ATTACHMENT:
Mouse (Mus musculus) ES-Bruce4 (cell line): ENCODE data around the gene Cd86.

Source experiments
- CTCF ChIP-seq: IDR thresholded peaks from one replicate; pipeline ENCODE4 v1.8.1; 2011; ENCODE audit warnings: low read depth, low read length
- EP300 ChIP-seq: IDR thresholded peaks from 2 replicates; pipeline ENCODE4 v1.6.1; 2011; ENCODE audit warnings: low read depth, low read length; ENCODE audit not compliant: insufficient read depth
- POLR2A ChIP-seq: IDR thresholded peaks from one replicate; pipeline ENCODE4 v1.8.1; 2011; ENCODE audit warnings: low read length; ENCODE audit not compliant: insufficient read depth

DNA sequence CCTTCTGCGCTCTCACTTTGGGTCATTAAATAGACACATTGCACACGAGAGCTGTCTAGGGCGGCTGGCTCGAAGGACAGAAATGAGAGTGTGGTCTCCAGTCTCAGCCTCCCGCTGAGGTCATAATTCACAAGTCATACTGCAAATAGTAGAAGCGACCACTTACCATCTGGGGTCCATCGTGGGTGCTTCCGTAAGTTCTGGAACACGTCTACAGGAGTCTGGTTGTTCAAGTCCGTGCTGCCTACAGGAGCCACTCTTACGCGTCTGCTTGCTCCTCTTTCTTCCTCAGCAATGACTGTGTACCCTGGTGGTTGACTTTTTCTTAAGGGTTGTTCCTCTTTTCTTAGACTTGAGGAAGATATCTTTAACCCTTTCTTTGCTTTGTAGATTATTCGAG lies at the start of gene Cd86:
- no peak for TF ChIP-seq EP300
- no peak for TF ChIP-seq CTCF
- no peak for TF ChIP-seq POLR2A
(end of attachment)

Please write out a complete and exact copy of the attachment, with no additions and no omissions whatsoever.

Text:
Mouse (Mus musculus) ES-Bruce4 (cell line): ENCODE data around the gene Cd86.

Source experiments
- CTCF ChIP-seq: IDR thresholded peaks from one replicate; pipeline ENCODE4 v1.8.1; 2011; ENCODE audit warnings: low read depth, low read length
- EP300 ChIP-seq: IDR thresholded peaks from 2 replicates; pipeline ENCODE4 v1.6.1; 2011; ENCODE audit warnings: low read depth, low read length; ENCODE audit not compliant: insufficient read depth
- POLR2A ChIP-seq: IDR thresholded peaks from one replicate; pipeline ENCODE4 v1.8.1; 2011; ENCODE audit warnings: low read length; ENCODE audit not compliant: insufficient read depth

DNA sequence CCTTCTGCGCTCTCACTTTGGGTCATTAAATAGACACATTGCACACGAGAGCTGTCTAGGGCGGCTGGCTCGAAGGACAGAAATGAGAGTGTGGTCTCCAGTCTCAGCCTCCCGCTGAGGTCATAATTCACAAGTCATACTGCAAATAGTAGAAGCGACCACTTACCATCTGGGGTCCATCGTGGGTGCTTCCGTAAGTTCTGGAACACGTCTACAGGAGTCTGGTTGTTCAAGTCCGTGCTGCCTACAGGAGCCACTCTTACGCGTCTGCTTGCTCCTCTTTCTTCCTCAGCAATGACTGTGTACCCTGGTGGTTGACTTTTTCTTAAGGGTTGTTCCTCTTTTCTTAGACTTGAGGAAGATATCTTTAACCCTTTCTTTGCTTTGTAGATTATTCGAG lies at the start of gene Cd86:
- no peak for TF ChIP-seq EP300
- no peak for TF ChIP-seq CTCF
- no peak for TF ChIP-seq POLR2A